The most populated state in the Plains, Missouri likes to mix things up, serving visitors ample portions of both sophisticated city life and down-home country sights. St Louis and Kansas City are the region's most interesting cities, and each is a destination in its own right. But, with more forest and less farm field than neighboring states, Missouri also cradles plenty of wild places and wide-open spaces, most notably the rolling Ozark Mountains, where the winding valleys invite adventurous exploration or just some laid-back meandering behind the steering wheel. Maybe you'll find an adventure worthy of Hannibal native Mark Twain as you wander the state.
These are our favorite local haunts, touristy spots, and hidden gems throughout Missouri.
As a symbol for St Louis, the Gateway Arch has soared above any expectations its backers could have had in 1965 when it opened. Now the centerpiece of its own recently christened national park, the silvery, shimmering Arch is the Great Plains' own Eiffel Tower. It stands 630ft high and symbolizes St Louis' historical role as 'Gateway to the West.' It's the design of the legendary Finnish American architect Eero Saarinen (1910–1961).
New York City may have Central Park, but St Louis has the bigger (by 528 acres) Forest Park. The superb, 1371-acre spread was the setting of the 1904 World's Fair. It's a beautiful place to escape to and is dotted with attractions, many free. Two walkable neighborhoods, the Loop and Central West End, are close. The Visitor & Education Center is in an old streetcar pavilion and has a cafe. Free walking tours leave from here, or you can borrow an audio tour.
America's longest rail-to-trail walking and biking route starts in Machens near St Louis and St Charles and ends in Clinton, 70 miles southwest of Kansas City. Its 240 miles span the state from east to west and pass through some bucolic, sylvan countryside and atmospheric small towns. Built on an abandoned line of the Missouri-Kansas-Texas Railroad (known as the Katy), the trail has very gentle slopes, wide curves and a smooth gravel surface, making it suitable for almost everyone.
Enter this impressive modern museum on a glass walkway over a field of red poppies, the symbol of remembrance of WWI. Through detailed and engaging displays, learn about a war that is almost forgotten by many Americans. The only quibble is that military hardware and uniforms take precedence over the horrible toll of the trench fighting. The museum is crowned by the historic Liberty Memorial, which has sweeping views over the city.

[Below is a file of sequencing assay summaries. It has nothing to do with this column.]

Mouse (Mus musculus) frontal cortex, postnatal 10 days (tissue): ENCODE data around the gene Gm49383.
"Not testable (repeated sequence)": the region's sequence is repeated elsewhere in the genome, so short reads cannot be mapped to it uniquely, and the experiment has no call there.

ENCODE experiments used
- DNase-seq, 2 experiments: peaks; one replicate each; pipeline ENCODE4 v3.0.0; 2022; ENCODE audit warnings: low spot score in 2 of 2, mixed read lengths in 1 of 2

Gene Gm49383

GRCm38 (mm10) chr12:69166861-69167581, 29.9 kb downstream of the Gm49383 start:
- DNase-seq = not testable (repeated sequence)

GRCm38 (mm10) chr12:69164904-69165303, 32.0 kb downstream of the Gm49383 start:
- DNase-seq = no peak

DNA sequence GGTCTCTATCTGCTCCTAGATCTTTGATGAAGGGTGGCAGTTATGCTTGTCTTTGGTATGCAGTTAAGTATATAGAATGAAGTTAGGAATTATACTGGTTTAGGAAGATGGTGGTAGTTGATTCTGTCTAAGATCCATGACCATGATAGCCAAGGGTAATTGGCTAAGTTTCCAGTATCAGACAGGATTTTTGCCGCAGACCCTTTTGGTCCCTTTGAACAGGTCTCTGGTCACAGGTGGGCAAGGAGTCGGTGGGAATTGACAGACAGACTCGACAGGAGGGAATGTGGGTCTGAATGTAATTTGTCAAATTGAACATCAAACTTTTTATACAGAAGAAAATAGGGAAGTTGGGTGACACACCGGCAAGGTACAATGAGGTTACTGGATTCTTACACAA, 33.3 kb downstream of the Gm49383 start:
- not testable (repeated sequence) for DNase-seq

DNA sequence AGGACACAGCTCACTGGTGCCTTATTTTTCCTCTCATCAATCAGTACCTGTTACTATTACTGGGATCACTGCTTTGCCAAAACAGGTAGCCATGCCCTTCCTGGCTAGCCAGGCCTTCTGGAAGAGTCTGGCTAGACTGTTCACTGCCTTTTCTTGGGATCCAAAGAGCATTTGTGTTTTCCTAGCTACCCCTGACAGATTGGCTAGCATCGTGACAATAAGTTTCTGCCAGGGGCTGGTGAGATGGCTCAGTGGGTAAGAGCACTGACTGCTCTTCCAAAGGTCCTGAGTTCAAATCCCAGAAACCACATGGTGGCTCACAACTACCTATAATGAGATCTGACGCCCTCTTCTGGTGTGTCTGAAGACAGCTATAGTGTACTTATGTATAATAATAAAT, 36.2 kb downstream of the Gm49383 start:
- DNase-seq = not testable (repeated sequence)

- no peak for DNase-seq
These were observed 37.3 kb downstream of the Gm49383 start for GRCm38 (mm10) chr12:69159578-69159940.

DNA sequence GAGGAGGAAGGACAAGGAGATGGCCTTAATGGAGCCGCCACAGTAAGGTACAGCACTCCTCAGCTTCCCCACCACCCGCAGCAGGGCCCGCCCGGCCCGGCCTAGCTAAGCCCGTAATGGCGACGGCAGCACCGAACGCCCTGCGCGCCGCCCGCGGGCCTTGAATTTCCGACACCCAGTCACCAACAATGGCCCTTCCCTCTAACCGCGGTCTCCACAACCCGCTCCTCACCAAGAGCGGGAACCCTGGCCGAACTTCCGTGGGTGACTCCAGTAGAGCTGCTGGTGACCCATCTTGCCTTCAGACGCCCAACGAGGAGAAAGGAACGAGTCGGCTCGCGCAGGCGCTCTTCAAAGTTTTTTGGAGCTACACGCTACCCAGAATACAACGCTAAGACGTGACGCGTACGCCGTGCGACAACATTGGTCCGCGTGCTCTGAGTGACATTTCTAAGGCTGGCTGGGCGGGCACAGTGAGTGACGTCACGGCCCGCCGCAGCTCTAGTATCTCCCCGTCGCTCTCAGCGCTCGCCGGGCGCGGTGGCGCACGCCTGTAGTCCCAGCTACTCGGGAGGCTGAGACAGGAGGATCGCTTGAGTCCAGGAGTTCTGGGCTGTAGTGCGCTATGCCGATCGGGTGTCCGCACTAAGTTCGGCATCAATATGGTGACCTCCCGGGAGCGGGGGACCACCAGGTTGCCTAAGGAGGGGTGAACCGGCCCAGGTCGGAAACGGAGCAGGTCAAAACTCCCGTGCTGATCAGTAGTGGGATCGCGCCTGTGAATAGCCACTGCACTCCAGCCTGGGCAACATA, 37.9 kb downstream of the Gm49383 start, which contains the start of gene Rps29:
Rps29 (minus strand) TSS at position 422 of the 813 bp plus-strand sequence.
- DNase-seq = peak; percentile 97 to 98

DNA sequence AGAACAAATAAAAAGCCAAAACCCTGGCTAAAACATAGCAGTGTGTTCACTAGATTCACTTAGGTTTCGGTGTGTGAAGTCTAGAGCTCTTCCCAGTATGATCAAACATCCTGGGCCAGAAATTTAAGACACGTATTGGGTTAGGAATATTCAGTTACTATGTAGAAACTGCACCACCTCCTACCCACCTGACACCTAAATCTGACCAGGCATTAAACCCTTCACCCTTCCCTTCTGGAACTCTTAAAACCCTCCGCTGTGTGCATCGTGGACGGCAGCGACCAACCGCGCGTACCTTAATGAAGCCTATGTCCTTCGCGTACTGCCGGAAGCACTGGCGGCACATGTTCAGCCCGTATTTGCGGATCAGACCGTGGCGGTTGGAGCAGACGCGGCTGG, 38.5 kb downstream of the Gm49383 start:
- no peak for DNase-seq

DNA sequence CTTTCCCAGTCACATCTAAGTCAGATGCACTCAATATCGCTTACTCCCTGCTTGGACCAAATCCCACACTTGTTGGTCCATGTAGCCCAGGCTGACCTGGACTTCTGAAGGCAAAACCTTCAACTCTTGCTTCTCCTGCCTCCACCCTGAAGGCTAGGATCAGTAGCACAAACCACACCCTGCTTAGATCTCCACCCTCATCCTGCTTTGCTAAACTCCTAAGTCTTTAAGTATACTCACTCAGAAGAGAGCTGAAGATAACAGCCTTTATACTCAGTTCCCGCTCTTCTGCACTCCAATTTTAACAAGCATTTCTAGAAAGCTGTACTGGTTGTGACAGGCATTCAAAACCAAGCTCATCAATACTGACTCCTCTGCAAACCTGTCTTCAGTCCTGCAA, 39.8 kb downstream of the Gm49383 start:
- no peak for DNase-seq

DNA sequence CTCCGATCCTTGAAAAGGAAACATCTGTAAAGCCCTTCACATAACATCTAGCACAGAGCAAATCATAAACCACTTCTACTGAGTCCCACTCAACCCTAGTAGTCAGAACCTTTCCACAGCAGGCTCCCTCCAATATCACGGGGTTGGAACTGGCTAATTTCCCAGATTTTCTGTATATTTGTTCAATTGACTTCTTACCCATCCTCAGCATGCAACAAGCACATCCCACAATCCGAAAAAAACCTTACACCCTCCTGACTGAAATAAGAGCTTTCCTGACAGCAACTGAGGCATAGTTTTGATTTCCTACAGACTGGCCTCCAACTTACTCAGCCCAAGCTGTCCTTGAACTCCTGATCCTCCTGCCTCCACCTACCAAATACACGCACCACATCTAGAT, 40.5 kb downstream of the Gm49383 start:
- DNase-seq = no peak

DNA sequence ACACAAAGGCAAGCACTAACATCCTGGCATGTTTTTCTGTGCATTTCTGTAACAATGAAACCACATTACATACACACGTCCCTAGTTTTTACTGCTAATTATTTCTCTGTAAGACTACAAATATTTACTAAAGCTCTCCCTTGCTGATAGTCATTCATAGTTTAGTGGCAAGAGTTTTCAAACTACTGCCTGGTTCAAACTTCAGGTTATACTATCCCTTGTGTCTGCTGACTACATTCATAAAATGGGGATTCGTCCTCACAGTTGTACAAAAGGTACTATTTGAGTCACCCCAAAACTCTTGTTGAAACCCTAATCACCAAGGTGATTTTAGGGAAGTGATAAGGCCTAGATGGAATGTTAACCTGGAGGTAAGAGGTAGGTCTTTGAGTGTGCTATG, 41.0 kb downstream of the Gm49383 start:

See the simple life Harry (1884–1972) and Bess (1885–1982) lived in this basic but charming wood house. It's furnished with their original belongings and you fully expect the couple to wander out and say hello. The former president lived here from 1919 to 1972 and in retirement entertained visiting dignitaries in his strictly pedestrian front room. He's said to have hoped none of the callers would linger more than 30 minutes. Tour tickets are distributed at the visitor center.
Two wild rivers, the Current and the Jacks Fork, wind through 80,000 acres of raw Ozark beauty in this area managed by the National Park Service. There are myriad natural pursuits here, with canoeing being a top activity along with river floating. Numerous natural springs feed the river, the most famous being Big Spring. Hiking is popular, especially along the Ozark Trail, which runs for more than 350 miles in 13 sections.
The number is incomprehensible: 286 million gallons a day flows from this aptly named spring. The resulting pool feels more like a mysterious Game of Thrones location than a mere spot in southern Missouri. It's one of the three largest springs in the US and carries at least 70 tons of dissolved limestone up and out of the caverns below daily. There is good hiking in the lands around the vast pool, as well as camping and a lodge.
Many Missouri state parks cater to fun and games like fishing and tubing. Not this one. You can scale the state's highest peak, Taum Sauk Mountain (1772ft) and cool off under one of the state's tallest waterfalls, 132ft Mina Sauk Falls. Both are reached by trails through rocky, raw forest that are just challenging enough to make it interesting. The view of the Ozarks from the summit – especially in fall – is sublime.
Possibly the wildest highlight of any visit to St Louis is this frivolous, frilly fun house in a vast old shoe factory. The Museum of Mirth, Mystery & Mayhem sets the tone. Run, jump and explore all manner of exhibits, including a seven-story slide. The summer-only rooftop offers all manner of weird and wonderful fun, including a flamboyant Ferris wheel and a wild slide.